Schumer has impeccable comic timing, and she's hilarious all the way through this film, playing on her character's riotous way of being shockingly honest at all the wrong times. In other words, the character is entertaining but never very likeable because of the thoughtless things she does and says. So our sympathies lie with Hader, who gives an unusually layered turn as a smart, sensitive and very funny guy who just might be too good for Amy. Other characters are either here to provide emotion (Larson and Quinn) or to shamelessly steal scenes (Swinton). And Apatow brings in a usual stream of big-name cameos, including Daniel Radcliffe and Marisa Tomei in a clever pastiche of a New York indie movie.
Continue reading: Trainwreck Review
In the 1970s came the most controversial and accessible comedy ever seen. The National Lampoon was a magazine featuring some of the most socially terrifying taboos and became a groundbreaking publication in the world of American humour. Unafraid were the editors to approach subjects regarding politics, war, sex, drugs and culture, and nothing was allowed to stay censored; it was, indeed, best known for the highly outrageous cover art that ranged from parodic images of Van Gogh and Hitler to a gun threat against a dog. From pages full of laughs came a multimedia comedic world with radio shows, music and television all spawning from that one paper. The most memorable incarnations of the Lampoon were the 'Animal House', 'Class Reunion' and 'Vacation' movies which took the whole franchise to a new level of fame.
Yes Anne Hathaway can take a joke
Oscar winner Anne Hathaway has shown she’s not afraid to laugh at herself especially if Amy Schumer is making the jokes. The Princess Diaries actress took a trip to the cinema on Monday, to see Schumer’s new comedy Trainwreck and ended up enjoying the film so much she decided to tell the comedienne, even though she was used as the butt of one of the movie’s jokes.
Marking Marvel's 12th consecutive first-place opening, Variety reports the superhero film opened comfortably in the top spot, ahead of Minions ($50.2m) in its second week.
Continue reading: 'Ant-Man' Has Medium-Sized Opening In US
She's taking a more considered approach when it comes to making people laugh.
The third series of her anarchic sketch show has just finished its run, and now Amy Schumer is ready for the big screen. Her first movie is Trainwreck, in which she plays a woman whose father taught her that monogamy isn't realistic. Then having lived a commitment-free life she meets a genuinely nice guy and has to re-evaluate herself.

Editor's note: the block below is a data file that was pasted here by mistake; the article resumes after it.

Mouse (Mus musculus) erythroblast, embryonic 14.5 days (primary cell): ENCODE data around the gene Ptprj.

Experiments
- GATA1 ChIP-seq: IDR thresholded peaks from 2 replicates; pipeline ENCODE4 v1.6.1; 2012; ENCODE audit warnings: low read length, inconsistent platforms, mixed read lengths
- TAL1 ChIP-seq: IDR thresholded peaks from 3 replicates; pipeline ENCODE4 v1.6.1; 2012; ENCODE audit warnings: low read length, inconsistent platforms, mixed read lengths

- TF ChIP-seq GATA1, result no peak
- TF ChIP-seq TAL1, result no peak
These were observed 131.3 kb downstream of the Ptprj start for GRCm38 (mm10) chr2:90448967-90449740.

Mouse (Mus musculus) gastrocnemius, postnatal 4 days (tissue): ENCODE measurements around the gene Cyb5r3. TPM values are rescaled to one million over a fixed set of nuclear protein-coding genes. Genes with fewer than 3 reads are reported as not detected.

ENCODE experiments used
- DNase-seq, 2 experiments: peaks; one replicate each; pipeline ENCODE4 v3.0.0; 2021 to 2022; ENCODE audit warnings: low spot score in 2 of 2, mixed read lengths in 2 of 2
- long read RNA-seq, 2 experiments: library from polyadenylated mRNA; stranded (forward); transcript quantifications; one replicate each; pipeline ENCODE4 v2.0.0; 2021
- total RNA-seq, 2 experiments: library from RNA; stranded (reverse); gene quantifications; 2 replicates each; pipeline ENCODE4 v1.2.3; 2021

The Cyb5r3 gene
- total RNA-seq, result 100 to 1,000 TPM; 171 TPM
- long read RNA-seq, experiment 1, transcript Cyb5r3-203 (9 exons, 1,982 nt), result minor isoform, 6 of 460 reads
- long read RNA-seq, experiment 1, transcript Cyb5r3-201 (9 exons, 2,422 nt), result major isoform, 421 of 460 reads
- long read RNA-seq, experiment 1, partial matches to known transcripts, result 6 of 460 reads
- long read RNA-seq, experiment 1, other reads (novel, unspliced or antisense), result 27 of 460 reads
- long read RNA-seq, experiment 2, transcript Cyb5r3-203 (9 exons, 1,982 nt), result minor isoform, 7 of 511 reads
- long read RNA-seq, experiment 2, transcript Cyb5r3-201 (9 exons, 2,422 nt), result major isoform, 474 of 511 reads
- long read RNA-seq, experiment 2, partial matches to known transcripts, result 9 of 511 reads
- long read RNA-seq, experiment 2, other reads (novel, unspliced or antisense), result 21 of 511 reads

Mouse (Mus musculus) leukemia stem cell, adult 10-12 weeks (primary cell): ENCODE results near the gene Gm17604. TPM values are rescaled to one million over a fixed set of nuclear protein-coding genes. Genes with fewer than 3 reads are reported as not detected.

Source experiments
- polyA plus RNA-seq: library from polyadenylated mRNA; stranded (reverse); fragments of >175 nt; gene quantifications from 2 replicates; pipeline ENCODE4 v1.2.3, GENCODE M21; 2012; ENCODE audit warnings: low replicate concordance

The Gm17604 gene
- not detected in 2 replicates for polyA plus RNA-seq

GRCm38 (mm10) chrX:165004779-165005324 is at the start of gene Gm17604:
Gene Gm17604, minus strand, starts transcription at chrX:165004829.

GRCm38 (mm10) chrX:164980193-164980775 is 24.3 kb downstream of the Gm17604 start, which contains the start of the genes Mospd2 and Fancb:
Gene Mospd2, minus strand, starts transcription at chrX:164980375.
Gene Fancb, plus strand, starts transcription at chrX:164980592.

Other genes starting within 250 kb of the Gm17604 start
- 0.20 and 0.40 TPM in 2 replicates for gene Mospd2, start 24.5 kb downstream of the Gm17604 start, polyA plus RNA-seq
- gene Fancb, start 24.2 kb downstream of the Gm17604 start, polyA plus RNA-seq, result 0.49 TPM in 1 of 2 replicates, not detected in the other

Fans of her comedy won't find that premise so much of a stretch, as it plays on themes the 34-year-old uses in her stand-up. But she was still nervous about making her big-screen writing and acting debut. "I don't think I would have even had the confidence to try to do it," she admits. "But [director-producer] Judd Apatow really encouraged me and made me feel like it was possible."
Continue reading: Trainwreck Lets Amy Schumer Get Serious About Comedy
The streaming service has given Paul Reubens' iconic character a platform for his big comeback.
Pee-Wee Herman will soon be back and on a Netflix near you, as the streaming service has officially announced it's picked up Pee-Wee's Big Holiday, the latest movie starring Paul Reubens' bow tie wearing character. The film will be produced by Judd Apatow and marks the third feature length outing for the character.
“Judd and I dreamt up this movie four years ago. The world was much different back then — Netflix was waiting by the mailbox for red envelopes to arrive. I’ve changed all that. The future is here. Get used to it. Bow tie is the new black,” Paul Reubens said in a statement after the announcement was made.
A Week In Movies: Baftas Handed Out In London, Premieres In Berlin And New Trailers For Summer Movies Including Comedy, Horror, Musical And A Pair Of Spy Thrillers
Boyhood takes the top prize at the British Academy Film Awards, Fifty Shades of Grey holds its world premiere in Berlin, and new trailers arrive for Apatow's Trainwreck, the Poltergeist remake, the N.W.A. biopic, Guy Ritchie's The Man From U.N.C.L.E. and the Hitman movie...
Fifty Shadows of Grey held its world premiere at the Berlin Film Festival, attended by stars Jamie Dornan and Dakota Johnson, as well as director Sam Taylor-Johnson and her actor-husband Aaron, plus novelist E.L. James. There have been virtually no press screenings prior to the film's release this weekend.